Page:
By Harry Papachristou
ATHENS (Reuters) - Greece's lenders begin an inspection on Sunday which will determine the size of a third bailout to keep the debt-laden country afloat and add to pressure on its fragile coalition government.
In a review that is expected to stretch at least until the end of October, the "troika" of inspectors from the European Union, the International Monetary Fund and the European Central Bank will take stock of Greek reforms and update their growth and budget forecasts.
They will also require Greece to complete four measures to make its economy more competitive before they release the next bailout instalment of over 1 billion euros in October. On Wednesday Athens implemented the first, and least contentious, of these reforms - a new code for lawyers, intended to help open up the profession.
The lenders will decide the additional savings Athens needs to meet its 2015-2016 budget targets and how much more cash its lenders will need to produce to plug its funding hole at least through to the end of 2014.
Encouraged by GDP figures for the second quarter which suggest that the end of Greece's six-year recession might be near, Prime Minister Antonis Samaras has urged lenders to cut the country some slack and not ask Greeks to take any further cuts in jobs, income and benefits.
"These next few months... are the most politically sensitive," Samaras said on Monday, when high school teachers began an open-ended strike against public-sector layoffs demanded by the lenders.
In a sign of the challenges ahead, civil servants' union ADEDY began a 48-hour strike on Wednesday, backed by a vocal anti-bailout opposition openly calling on citizens to take to the streets to overthrow the government.
"This will be the last chance for populism and extremism to derail the whole (bailout) process," Samaras said, referring to opposition parties demanding that Athens should unilaterally cancel a big chunk of its 320-billion-euro (267 billion pounds) debt.
Several lawmakers of his two-party coalition, which has a narrow five-seat parliamentary majority, have warned they would vote down any fresh austerity measures put before them.
This might trigger a government crisis similar to the one in June, when the sudden closure of state broadcaster ERT prompted a leftist party to quit the ruling coalition.
Athens needs far fewer savings to meet its 2016 budget targets than the 2 percent of gross domestic product (GDP), or 4 billion euros, lenders are currently assuming, a Greek finance ministry official told Reuters on Monday.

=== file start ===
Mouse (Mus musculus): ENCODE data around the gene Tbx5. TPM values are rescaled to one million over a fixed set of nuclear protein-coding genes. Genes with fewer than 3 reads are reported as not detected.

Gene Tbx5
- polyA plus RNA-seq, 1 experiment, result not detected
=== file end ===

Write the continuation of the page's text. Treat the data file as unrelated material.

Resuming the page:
But lenders may find it difficult to soften their stance, given Greece's patchy performance in meeting targets and growing misgivings among lenders called upon to top up the size of its 240-billion-euro bailout.
The government is still short of an end-September target to earmark 12,500 state workers for forced transfer or dismissal, according to government data. Government officials also said they might ask the troika to delay an end-December deadline to do the same with another 12,500 employees.
Greece and its lenders are also at odds over the future of LARCO, Hellenic Vehicle Industry and Hellenic Defence Systems, three loss-making state companies with 2,100 workers which cost taxpayers about 150 million euros a year, the government said.
The government has yet to prepare its two biggest water companies, EYDAP (EYDr.AT) and Thessaloniki Water (TWSr.AT), for privatisation by settling hundreds of millions of euros in arrears that municipalities owe them.
It is also resisting proposals by some of the lenders to shift some aspects of the privatisation process outside Greece, to speed up asset sales.
Greece has clinched privatisation deals worth 3.6 billion euros since its bailout started in 2010, compared with an initial target to raise 22 billion euros over that period.
Privatisation agency HRADF has been without a head for a month, after its chairman was sacked for using the private plane of a businessman who had just bought a state company to go on holiday.
Lenders are also sceptical about Greek plans to scrap an unpopular but effective property levy collected through electricity bills - key to meeting Greece's 2012-2013 targets. Athens wants to replace it with a new real estate tax that will be fairer but also harder to collect.
A successful review would release another 4.9 billion euros from the EU and the IMF in November and December.
Greece and its lenders face no specific deadline to conclude the talks. Athens has no bonds maturing until January, when two issues with a combined worth of 1.85 billion euros expire.
Athens has already received 216 billion euros in rescue loans out of the 237 billion euros earmarked for it under its current bailout, which expires at the end of next year.
But the conditions attached to the rescue have plunged Greece into its deepest peacetime recession, with the economy shrinking by almost a quarter from its 2008 peak and the unemployment rate almost quadrupling to about 28 percent.
The euro zone is likely to decide on a third bailout for Greece in November, officials told Reuters earlier this month.
The IMF and Greece currently estimate that Athens will need 10-11 billion euros in new financing in 2014-2015 above what the EU and the IMF have agreed to so far.
(Additional reporting by Lefteris Papadimas; Editing by Ruth Pitchford)